Dearborn County Task Force To Consider Voting Centers For Elections

Dearborn County’s Clerk of Courts is considering some changes to where and how voters cast their ballot on election day.

(Dearborn County, Ind.) – Reducing the number of polling locations, but allowing you to vote at any of them, is an idea being considered for Dearborn County voters.

Dearborn County Clerk of Courts Gayle Pennington says a voting centers task force has been established to look at the possibility of opening fewer polling places in the county on election day.

“It’s hard to get poll workers, and we would save money by not needing as many poll workers,” she says.

In the May 2018 primary election, there were not enough poll workers stepping forward to ensure that each polling location had bipartisan staffing, according to Pennington.

Currently, Dearborn County citizens can only vote on Election Day at their assigned precinct, typically closest to their residence. Those precincts are scattered across more than 30 locations around the county.

As Pennington explains, switching to a voting centers model would allow voters to cast their ballot at any voting center they can get to. For example, if you live in St. Leon but work all day in Aurora, you could vote at an Aurora voting center.

Other Indiana counties have adopted the voting centers model. Pennington says counties with population sizes similar to Dearborn County have around 10 voting centers.

Pennington estimates the county could save thousands of dollars a year on running elections. The county budgeted $225,000 for elections in 2018. Nearly $59,000 of that is for poll workers.

However, a switch to voting centers would require the county to purchase new, electronic voting machines with touch screens. The machines would print off a completed paper ballot, which voters would review before placing them into a ballot box.

Pennington explains that although new machines would cost money, they could pay for themselves by eliminating the $35,000 per election year expense of printing thousands of paper ballots on card stock.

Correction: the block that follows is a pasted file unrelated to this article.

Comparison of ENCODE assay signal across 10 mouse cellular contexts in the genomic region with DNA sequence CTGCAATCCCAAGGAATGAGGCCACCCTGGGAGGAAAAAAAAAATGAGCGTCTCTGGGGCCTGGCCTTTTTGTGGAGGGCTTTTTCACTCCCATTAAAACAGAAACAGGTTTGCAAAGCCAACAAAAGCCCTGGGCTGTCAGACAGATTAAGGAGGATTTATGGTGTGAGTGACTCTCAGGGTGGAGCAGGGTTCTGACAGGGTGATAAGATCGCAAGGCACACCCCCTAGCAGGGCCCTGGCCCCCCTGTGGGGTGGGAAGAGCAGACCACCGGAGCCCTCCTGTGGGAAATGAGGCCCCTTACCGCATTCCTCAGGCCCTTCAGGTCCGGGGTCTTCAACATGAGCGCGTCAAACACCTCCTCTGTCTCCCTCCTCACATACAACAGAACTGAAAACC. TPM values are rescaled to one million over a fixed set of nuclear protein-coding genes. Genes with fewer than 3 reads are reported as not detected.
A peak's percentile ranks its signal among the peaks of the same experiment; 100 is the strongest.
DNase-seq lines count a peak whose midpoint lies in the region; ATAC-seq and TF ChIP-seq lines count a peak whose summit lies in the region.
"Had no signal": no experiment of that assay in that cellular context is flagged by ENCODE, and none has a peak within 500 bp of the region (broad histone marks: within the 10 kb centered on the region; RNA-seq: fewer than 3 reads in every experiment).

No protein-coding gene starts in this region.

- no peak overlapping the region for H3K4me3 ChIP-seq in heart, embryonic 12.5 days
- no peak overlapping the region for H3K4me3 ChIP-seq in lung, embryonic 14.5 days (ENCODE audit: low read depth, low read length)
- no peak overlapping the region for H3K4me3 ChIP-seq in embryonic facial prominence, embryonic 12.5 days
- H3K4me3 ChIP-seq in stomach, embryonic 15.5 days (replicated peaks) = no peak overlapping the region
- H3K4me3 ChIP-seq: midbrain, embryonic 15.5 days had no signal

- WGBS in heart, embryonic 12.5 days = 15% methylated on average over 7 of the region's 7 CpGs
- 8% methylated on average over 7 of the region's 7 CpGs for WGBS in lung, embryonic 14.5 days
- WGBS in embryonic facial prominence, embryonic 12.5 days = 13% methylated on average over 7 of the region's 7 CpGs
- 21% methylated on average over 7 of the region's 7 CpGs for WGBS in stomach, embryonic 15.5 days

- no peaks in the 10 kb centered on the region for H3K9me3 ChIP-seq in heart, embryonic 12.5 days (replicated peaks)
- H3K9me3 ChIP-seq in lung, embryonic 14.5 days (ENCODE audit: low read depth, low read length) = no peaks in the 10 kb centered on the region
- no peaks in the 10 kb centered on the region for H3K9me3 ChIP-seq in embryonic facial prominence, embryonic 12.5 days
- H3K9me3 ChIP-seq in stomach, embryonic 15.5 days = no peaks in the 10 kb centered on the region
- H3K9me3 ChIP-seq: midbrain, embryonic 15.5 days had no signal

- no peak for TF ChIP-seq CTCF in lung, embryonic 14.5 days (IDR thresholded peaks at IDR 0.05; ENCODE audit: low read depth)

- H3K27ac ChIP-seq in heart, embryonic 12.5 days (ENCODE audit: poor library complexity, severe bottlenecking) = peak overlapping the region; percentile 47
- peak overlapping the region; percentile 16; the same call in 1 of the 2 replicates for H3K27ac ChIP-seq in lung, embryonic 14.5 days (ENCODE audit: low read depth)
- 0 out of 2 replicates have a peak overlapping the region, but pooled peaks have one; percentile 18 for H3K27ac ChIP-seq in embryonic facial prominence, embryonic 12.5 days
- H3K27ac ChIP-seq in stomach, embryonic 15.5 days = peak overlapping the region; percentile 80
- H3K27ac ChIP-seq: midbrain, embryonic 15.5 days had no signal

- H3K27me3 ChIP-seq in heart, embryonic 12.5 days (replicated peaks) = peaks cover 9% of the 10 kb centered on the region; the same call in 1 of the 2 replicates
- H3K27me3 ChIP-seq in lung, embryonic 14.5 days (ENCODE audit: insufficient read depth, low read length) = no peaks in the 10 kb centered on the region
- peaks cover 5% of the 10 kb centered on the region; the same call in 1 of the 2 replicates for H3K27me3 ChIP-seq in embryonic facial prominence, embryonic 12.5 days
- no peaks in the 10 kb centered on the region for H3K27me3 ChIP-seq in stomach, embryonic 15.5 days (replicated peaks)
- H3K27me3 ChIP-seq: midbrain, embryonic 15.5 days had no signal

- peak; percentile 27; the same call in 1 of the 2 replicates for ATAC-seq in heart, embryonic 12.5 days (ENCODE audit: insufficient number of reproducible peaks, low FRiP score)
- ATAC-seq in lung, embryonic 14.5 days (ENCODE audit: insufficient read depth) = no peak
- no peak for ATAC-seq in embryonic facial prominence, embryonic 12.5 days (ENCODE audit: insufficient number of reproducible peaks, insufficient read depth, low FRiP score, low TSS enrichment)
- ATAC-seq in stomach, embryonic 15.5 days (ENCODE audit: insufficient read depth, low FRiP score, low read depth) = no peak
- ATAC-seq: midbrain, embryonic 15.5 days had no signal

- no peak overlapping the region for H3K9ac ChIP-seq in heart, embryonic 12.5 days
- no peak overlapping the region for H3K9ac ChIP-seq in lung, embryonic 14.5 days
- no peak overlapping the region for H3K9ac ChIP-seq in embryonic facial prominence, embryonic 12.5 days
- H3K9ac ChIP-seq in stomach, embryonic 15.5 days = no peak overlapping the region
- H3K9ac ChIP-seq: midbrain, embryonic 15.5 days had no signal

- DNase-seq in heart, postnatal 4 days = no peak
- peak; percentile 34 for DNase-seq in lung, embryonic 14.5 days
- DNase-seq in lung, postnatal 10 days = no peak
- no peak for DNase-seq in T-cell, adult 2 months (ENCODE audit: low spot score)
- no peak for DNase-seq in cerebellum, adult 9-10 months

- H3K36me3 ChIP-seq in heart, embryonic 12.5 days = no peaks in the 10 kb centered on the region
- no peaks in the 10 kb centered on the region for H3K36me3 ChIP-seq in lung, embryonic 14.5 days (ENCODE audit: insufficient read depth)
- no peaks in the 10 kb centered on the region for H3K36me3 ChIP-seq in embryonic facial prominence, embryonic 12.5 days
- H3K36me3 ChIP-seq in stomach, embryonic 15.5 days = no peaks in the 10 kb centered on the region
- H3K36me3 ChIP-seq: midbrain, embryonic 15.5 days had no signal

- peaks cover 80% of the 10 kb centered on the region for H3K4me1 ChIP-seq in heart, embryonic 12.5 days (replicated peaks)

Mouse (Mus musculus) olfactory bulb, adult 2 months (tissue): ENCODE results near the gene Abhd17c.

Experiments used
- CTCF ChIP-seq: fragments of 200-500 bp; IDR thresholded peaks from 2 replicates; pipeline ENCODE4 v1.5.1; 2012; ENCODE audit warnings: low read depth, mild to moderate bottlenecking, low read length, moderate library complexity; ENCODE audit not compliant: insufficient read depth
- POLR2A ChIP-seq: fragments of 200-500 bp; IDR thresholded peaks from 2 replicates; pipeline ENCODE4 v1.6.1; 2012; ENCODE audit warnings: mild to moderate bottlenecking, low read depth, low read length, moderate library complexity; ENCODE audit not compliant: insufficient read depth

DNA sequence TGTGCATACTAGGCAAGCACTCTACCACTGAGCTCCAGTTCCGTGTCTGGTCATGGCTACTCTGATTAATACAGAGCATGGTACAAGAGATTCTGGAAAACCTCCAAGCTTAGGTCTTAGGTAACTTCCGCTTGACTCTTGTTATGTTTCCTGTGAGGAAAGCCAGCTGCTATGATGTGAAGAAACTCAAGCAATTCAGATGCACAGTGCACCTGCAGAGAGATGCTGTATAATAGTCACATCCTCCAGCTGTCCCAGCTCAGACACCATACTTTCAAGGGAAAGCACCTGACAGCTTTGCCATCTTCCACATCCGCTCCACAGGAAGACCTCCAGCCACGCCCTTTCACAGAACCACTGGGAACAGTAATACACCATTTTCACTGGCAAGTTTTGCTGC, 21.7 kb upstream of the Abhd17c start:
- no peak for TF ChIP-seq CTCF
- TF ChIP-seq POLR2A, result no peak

The county used newly-purchased, refurbished voting machines during the May 2018 primary election. The machines, which experienced battery problems in that election, were purchased by the previous county clerk, Rick Probst, she says.

The voting centers task force will hold their first meeting on Tuesday, August 22. The task force will include Pennington, the Dearborn County Board of Elections, the local political party chairs, a county commissioner, a county council member, and two inspectors. Several meetings are expected to follow.

Pennington expects to hold a town hall later this year to get the public’s feedback on the idea. A date or venue have not been announced yet.

“I want to know if people are in favor of it and comfortable with it,” she says.

No timeline has been set for transitioning to a voting centers model, if county officials even decide to go that direction. Pennington says she could deliver the task force’s recommendation to the county commissioners and county council by the end of the year.

“Now is the time to do it before the smaller (municipal) elections,” says Pennington.

Pennington says that if the voting centers model is adopted in Dearborn County, it would not affect early absentee voting. Early voting would still be held at the Dearborn County Courthouse in Lawrenceburg during the 30 days leading up to the election. Some satellite voting on Saturdays could be introduced, Pennington adds.


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